Tuesday April 3, 2018

Sustainability Leader

Ben McCall, lead architect of a new model for campus sustainability who helped the University of Illinois at Urbana-Champaign become one of the most sustainable campuses in the nation, will become the first executive director of the University of Dayton's Hanley Sustainability Institute. His appointment starts Aug. 16.

McCall is a professor of chemistry, astronomy and physics and a professor in UIUC's Institute for Sustainability, Energy and Environment. He served as the institute's first associate director for campus sustainability and later as the institute's assistant director for special projects.

He spearheaded the 2015 update of the Illinois Climate Action Plan and developed a new procedure for formulating and evaluating campus sustainability policies and initiatives, which he presented at an annual meeting of the Association for the Advancement of Sustainability in Higher Education (AASHE).

"Ben has deep professional and personal commitments to sustainability and to the Hanley Sustainability Institute's mission, which touches upon interdisciplinary scholarship, holistic education, innovative campus planning and collaborative community-based partnerships," said Paul Benson, University of Dayton provost. "He appreciates the distinctive strengths UD can bring to sustainability education and research at the national level, and the deep roots the Hanley Sustainability Institute has in the University's Catholic and Marianist mission."

Also at Illinois, McCall helped develop a project to verify carbon credits from campus emission reductions, raising nearly $1.5 million for campus sustainability efforts; coordinated design of and fundraising for a biomass boiler system; advocated for the first wind power purchase agreement for the campus; and facilitated the initiation of a student-led program to convert used cooking oil from dining halls into biodiesel for the campus transportation fleet and "biosoap" for dining services.

UIUC is just one of 129 colleges and universities to achieve a platinum or gold rating from AASHE and is frequently rated among the top 10 performers in the categories such as buildings and water.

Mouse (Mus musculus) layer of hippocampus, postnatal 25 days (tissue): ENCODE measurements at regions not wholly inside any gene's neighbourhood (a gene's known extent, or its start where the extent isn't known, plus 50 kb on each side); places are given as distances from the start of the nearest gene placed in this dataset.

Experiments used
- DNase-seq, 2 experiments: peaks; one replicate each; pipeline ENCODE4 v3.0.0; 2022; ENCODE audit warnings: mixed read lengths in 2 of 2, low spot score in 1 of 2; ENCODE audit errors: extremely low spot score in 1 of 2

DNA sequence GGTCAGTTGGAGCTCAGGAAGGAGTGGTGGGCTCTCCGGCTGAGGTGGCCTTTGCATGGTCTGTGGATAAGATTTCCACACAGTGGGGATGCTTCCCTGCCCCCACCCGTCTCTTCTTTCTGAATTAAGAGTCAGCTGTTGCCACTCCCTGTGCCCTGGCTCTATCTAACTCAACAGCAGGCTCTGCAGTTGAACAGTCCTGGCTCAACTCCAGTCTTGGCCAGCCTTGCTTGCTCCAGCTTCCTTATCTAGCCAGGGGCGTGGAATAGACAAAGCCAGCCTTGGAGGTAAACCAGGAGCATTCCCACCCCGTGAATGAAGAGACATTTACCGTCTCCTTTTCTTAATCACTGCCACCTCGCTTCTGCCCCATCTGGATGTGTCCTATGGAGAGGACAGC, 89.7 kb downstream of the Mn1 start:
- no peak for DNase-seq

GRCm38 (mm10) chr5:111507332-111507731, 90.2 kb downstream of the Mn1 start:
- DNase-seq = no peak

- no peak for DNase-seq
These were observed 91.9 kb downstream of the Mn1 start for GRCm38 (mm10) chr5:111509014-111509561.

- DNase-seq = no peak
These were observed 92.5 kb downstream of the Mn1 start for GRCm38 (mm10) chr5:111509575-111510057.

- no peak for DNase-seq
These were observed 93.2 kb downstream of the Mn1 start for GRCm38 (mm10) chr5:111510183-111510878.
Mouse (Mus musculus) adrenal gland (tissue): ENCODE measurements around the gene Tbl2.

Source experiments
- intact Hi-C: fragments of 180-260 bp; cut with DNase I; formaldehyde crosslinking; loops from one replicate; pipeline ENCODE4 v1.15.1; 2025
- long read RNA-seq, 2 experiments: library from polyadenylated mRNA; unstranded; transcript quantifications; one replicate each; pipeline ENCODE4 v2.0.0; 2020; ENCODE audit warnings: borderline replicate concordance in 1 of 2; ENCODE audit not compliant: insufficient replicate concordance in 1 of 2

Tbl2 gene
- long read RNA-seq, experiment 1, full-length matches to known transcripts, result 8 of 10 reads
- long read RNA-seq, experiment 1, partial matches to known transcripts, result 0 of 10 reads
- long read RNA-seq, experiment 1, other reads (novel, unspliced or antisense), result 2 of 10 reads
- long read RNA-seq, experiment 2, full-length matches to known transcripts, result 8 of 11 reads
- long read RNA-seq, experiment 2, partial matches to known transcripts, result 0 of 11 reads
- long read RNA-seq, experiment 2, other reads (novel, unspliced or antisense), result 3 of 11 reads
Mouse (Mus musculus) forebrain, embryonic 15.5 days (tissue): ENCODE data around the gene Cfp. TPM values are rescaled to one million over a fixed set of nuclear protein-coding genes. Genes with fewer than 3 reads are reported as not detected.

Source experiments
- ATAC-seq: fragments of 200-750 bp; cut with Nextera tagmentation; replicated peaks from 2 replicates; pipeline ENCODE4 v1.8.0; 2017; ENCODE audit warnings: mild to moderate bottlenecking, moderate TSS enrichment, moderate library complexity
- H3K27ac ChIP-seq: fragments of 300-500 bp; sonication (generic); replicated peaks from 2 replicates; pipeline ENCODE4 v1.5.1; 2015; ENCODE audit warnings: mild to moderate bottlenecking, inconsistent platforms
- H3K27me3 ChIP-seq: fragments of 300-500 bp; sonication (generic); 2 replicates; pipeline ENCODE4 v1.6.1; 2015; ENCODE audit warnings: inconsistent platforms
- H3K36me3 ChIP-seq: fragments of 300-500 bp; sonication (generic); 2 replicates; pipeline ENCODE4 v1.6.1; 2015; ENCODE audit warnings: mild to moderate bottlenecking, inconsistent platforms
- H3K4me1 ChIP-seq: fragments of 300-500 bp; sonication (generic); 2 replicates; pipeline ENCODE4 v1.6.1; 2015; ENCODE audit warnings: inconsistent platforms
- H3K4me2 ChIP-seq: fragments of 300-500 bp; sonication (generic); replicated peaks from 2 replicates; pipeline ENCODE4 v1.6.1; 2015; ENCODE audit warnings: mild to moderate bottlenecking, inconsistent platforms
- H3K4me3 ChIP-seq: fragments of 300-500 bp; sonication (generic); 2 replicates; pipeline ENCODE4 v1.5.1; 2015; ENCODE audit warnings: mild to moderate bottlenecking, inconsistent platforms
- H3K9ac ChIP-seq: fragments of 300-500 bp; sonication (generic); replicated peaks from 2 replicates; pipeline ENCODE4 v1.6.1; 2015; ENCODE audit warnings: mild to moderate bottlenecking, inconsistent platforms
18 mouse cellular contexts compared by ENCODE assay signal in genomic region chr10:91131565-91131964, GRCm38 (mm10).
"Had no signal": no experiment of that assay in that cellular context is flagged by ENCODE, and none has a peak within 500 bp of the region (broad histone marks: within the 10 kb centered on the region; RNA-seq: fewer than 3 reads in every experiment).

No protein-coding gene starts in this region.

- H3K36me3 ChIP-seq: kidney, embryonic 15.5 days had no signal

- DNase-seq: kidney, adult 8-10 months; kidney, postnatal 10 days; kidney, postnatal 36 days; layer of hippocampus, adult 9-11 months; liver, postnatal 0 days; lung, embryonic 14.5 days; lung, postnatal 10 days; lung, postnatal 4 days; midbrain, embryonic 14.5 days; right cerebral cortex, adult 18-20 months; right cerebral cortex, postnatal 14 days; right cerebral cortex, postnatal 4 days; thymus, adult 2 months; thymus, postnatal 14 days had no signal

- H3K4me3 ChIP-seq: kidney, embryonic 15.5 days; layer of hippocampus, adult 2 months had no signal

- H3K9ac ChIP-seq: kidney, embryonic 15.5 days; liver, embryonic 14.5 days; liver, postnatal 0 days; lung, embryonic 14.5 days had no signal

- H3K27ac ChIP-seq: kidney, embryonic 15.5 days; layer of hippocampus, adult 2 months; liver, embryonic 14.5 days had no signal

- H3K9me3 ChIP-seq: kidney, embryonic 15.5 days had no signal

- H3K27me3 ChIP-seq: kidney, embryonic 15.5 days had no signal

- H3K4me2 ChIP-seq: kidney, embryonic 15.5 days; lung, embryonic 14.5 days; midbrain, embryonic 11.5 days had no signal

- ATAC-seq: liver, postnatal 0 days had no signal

"At UD, I intend to build on the strong progress the Hanley Sustainability Institute already has made toward deepening campuswide partnerships and infusing sustainability throughout the curriculum," said McCall, who also will serve as a professor of physics and chemistry at the University of Dayton. "I'd also like to include more undergraduates in all aspects of sustainability, promote transdisciplinary sustainability scholarship, work with facilities management and other stakeholders to develop an actionable plan to eliminate the University's carbon footprint, and leverage the strength of the Fitz Center for Leadership in Community to engage community partners in developing a comprehensive plan to improve sustainability and resilience in the Dayton community."

McCall started in higher education as a chemist and astrophysicist but made a transition to sustainability when he began to recognize that "humanity is pushing up against, and in many ways exceeding, the limits of our finite planet, and we have an ethical obligation to preserve a healthy ecosystem for future generations and for other species."

McCall brings a wealth of academic experience to the University, said Jason Pierce, dean of the College of Arts and Sciences, which currently houses the Hanley Sustainability Institute.

"Ben has supervised nearly 70 undergraduate, graduate and doctoral researchers; presented at 34 conferences; and been an author on almost 100 published articles," Pierce said. "He's also a grant and peer reviewer for organizations and publications such as the National Science Foundation, NASA, Science and Nature."

A fellow of the Optical Society of America and the American Physical Society, McCall earned his bachelor's degree in chemistry at the California Institute of Technology; his master's in chemistry and doctorate in chemistry, astronomy and astrophysics at the University of Chicago; and was a postdoctoral Miller Fellow in chemistry and astronomy at the University of California, Berkeley.

"Ben has steadily climbed the ladder in sustainability in higher education, from the campus operations committee of the UIUC academic senate to helping Illinois reach the upper echelon of sustainable campuses nationwide," said Don Pair, College of Arts and Sciences associate dean for interdisciplinary research and experiential initiatives, and acting head of the Hanley Sustainability Institute.

The University of Dayton established the Hanley Sustainability Institute in 2014 with a $12.5 million gift from the foundation of George Hanley '77 and Amanda Hanley. With the gift, the single-largest in University history, the Hanleys challenged the University to become a national leader for innovation in sustainability. Since the institute's launch, students have been involved in every aspect of its operation — from staffing and administration to project conception and execution — in keeping with its educational mission.

"I'm confident Provost Benson, Dean Pierce, Associate Dean Don Pair, HSI Director of Research Bob Brecha and the rest of the committee have found a good leader, and Ben will help the institute get where we want to be," George Hanley said. "Amanda and I already have talked to Ben and we like what we hear regarding his vision for the institute."

For more information, contact Shawn Robinson, associate director of news and communications, at 937-229-3391 or srobinson@udayton.edu.

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